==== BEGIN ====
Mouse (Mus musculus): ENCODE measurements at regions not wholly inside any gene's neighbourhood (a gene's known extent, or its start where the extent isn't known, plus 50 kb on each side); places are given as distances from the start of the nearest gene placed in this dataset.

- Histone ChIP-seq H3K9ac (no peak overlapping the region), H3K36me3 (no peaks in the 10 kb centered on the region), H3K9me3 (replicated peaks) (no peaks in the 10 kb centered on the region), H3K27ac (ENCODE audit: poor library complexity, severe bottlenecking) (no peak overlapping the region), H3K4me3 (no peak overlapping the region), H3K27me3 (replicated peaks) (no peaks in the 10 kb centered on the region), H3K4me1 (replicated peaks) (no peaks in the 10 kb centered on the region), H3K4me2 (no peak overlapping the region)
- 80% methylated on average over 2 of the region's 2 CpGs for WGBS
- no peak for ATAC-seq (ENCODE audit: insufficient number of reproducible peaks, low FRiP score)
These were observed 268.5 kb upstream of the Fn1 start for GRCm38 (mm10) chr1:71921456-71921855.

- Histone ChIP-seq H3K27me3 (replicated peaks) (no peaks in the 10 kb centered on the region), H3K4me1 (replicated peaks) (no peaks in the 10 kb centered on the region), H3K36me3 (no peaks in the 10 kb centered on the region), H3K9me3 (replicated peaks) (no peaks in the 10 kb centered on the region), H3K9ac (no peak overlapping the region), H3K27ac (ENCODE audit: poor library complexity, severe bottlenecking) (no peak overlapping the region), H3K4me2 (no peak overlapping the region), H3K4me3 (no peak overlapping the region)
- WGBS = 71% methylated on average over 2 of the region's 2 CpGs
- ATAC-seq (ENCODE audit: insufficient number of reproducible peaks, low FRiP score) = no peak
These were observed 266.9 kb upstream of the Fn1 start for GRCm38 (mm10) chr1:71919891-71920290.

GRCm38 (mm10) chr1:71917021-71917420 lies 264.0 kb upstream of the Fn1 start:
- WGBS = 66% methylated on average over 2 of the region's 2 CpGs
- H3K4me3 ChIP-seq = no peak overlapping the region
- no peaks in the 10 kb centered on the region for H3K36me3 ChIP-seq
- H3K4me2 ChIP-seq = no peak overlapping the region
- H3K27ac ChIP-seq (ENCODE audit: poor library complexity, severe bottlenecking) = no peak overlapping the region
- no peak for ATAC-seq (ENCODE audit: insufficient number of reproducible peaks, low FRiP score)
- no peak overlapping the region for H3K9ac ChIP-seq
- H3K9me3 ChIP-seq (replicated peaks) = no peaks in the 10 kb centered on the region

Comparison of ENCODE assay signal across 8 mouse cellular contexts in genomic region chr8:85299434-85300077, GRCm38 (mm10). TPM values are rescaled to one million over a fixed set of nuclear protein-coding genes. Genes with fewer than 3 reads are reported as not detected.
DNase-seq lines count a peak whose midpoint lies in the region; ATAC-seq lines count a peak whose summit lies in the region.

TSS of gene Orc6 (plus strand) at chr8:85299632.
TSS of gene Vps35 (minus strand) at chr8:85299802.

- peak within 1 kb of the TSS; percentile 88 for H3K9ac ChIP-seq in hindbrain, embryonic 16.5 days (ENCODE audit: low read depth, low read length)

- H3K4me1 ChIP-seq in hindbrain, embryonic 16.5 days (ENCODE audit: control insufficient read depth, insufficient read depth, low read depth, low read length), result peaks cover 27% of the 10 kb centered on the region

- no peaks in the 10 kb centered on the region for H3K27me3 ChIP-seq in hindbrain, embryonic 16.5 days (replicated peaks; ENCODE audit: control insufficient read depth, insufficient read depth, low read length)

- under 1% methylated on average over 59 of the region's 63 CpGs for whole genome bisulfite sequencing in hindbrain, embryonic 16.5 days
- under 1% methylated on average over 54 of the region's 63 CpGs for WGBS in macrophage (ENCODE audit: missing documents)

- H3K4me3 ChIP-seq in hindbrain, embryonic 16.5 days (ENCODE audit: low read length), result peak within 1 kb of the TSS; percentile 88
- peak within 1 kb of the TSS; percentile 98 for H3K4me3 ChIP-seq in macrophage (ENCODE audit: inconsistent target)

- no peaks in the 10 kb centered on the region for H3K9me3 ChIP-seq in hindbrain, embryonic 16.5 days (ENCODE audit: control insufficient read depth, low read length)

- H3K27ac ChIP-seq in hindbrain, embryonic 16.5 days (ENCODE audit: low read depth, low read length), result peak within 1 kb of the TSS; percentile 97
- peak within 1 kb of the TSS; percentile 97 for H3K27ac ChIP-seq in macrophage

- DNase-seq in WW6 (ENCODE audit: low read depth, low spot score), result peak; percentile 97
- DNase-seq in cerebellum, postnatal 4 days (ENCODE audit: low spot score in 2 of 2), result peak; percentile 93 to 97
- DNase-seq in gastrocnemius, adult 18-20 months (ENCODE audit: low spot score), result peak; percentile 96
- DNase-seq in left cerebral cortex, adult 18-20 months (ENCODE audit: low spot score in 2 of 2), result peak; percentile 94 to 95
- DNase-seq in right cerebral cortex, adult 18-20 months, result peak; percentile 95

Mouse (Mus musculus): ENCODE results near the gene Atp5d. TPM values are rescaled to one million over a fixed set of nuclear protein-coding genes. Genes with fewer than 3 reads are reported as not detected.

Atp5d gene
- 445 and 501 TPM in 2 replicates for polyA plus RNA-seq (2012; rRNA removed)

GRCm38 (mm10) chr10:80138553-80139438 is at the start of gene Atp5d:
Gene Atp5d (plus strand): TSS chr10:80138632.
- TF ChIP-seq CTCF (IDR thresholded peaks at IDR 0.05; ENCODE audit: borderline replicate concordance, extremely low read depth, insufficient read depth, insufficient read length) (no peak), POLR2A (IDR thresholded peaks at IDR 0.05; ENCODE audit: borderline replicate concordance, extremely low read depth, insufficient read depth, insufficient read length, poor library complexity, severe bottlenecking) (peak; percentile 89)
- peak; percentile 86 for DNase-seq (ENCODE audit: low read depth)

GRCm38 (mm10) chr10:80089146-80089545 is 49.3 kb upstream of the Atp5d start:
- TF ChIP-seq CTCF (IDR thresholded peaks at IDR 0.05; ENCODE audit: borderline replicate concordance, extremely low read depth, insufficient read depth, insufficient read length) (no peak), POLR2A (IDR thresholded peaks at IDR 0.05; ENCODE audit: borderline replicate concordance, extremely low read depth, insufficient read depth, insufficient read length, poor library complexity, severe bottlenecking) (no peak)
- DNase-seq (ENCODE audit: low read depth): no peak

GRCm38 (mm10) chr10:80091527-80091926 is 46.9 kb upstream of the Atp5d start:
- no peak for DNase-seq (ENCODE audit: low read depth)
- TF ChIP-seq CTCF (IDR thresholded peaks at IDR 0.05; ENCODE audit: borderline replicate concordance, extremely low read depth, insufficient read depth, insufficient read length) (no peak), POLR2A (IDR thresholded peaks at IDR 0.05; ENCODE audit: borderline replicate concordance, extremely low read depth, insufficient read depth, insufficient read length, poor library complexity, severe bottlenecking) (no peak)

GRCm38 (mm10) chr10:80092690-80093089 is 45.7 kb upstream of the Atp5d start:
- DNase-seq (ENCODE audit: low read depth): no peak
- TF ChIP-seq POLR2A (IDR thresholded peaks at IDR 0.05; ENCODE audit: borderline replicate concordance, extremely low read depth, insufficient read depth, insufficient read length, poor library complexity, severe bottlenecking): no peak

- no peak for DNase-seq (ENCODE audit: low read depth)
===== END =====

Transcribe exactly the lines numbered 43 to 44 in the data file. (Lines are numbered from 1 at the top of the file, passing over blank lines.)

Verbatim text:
- TF ChIP-seq CTCF (IDR thresholded peaks at IDR 0.05; ENCODE audit: borderline replicate concordance, extremely low read depth, insufficient read depth, insufficient read length) (no peak), POLR2A (IDR thresholded peaks at IDR 0.05; ENCODE audit: borderline replicate concordance, extremely low read depth, insufficient read depth, insufficient read length, poor library complexity, severe bottlenecking) (peak; percentile 89)
- peak; percentile 86 for DNase-seq (ENCODE audit: low read depth)